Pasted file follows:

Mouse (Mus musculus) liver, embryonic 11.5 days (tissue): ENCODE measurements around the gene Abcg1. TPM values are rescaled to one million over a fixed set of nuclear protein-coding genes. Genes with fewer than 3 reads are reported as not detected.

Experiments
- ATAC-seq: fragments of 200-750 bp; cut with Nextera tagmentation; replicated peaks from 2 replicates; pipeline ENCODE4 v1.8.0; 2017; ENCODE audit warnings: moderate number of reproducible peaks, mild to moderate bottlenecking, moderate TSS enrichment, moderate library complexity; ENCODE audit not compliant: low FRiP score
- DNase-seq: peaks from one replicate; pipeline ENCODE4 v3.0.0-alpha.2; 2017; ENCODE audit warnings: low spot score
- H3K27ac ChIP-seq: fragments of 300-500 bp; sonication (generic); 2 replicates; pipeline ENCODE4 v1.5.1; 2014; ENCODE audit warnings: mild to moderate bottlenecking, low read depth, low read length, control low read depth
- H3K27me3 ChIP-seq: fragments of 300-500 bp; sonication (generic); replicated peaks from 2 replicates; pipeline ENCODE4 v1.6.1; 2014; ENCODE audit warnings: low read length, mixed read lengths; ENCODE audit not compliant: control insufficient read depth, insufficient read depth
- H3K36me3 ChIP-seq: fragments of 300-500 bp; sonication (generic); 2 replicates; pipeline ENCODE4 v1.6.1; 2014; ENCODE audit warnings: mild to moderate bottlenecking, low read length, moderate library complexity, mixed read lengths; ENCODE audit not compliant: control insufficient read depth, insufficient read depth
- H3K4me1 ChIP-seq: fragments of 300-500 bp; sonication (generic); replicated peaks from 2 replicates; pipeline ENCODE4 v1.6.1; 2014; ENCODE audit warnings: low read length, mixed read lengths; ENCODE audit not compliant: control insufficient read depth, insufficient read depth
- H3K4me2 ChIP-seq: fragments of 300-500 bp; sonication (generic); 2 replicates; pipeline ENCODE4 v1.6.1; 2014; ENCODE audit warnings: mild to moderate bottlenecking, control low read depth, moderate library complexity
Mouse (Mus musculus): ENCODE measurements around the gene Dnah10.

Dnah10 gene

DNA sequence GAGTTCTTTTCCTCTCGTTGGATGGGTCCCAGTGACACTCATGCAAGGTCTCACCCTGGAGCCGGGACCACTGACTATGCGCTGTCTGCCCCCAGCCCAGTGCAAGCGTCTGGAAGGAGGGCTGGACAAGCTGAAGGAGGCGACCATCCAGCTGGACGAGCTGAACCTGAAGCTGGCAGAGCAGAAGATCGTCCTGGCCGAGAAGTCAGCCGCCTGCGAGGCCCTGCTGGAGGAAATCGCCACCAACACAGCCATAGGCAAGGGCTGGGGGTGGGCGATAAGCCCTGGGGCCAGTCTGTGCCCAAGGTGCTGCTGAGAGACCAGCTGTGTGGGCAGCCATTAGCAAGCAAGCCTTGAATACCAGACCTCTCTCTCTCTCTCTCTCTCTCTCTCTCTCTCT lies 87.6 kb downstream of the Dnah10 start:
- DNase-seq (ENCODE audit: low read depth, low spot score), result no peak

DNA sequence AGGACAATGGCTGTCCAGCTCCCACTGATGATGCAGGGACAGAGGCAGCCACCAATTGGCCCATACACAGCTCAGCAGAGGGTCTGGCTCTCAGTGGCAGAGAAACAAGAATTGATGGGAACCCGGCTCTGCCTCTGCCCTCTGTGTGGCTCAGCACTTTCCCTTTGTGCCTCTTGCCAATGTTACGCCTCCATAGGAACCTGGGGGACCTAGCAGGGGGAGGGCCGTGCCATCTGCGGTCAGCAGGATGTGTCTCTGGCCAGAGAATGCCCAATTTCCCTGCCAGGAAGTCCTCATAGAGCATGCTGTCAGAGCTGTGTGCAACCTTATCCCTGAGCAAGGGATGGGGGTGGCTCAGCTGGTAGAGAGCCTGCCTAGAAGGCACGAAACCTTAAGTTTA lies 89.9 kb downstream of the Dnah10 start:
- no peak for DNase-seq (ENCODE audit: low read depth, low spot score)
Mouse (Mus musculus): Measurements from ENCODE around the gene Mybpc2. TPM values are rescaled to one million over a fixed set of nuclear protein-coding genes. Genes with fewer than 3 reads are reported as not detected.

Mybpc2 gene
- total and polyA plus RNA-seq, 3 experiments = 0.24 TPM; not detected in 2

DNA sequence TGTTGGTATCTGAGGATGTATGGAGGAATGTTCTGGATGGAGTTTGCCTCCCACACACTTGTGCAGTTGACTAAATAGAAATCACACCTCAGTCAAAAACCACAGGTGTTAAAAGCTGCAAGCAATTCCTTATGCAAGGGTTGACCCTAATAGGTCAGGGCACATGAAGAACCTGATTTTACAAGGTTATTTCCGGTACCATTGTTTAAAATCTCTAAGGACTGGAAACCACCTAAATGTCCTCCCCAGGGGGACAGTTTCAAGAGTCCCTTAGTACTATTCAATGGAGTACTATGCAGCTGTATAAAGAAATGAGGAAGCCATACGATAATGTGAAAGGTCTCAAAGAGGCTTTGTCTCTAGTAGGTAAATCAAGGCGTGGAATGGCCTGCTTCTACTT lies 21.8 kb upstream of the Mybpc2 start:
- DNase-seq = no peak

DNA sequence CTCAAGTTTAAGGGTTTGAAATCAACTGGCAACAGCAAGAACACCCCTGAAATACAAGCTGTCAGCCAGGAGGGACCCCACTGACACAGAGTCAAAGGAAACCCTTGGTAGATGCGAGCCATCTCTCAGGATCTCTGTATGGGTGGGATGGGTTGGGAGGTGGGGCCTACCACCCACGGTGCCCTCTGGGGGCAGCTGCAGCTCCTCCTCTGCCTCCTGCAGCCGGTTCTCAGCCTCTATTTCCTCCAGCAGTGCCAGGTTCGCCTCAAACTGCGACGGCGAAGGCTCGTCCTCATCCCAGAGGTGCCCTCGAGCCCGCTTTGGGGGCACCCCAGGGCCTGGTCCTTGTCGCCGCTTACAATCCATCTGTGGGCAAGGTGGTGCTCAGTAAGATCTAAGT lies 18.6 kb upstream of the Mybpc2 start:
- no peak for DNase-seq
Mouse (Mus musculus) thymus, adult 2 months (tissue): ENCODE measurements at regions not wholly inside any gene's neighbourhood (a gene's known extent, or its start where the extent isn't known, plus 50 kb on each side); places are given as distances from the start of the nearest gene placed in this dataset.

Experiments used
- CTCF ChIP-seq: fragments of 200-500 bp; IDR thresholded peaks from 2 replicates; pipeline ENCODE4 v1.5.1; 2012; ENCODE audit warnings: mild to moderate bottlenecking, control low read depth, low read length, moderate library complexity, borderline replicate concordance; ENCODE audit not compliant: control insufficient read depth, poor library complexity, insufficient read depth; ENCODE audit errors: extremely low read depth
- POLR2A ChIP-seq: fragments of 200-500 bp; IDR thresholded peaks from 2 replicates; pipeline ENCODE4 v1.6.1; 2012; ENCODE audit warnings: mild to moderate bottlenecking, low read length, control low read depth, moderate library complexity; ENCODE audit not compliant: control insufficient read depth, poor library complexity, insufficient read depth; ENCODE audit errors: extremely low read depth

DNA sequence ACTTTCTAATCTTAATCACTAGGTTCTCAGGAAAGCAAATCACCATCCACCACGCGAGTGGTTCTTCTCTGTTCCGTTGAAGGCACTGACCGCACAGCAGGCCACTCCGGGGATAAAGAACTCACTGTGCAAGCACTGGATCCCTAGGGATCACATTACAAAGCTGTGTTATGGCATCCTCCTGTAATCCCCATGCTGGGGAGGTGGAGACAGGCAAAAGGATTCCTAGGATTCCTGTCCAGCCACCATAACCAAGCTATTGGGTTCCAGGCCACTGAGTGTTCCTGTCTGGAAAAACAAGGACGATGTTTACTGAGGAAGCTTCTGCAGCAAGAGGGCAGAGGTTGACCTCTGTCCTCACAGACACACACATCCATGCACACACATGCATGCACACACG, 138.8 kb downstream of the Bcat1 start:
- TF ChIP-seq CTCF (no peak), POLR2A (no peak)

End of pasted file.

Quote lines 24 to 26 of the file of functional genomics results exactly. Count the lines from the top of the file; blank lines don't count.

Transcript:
Experiments used
- CTCF ChIP-seq: fragments of 200-500 bp; IDR thresholded peaks from 2 replicates; pipeline ENCODE4 v1.5.1; 2012; ENCODE audit warnings: mild to moderate bottlenecking, control low read depth, low read length, moderate library complexity, borderline replicate concordance; ENCODE audit not compliant: control insufficient read depth, poor library complexity, insufficient read depth; ENCODE audit errors: extremely low read depth
- POLR2A ChIP-seq: fragments of 200-500 bp; IDR thresholded peaks from 2 replicates; pipeline ENCODE4 v1.6.1; 2012; ENCODE audit warnings: mild to moderate bottlenecking, low read length, control low read depth, moderate library complexity; ENCODE audit not compliant: control insufficient read depth, poor library complexity, insufficient read depth; ENCODE audit errors: extremely low read depth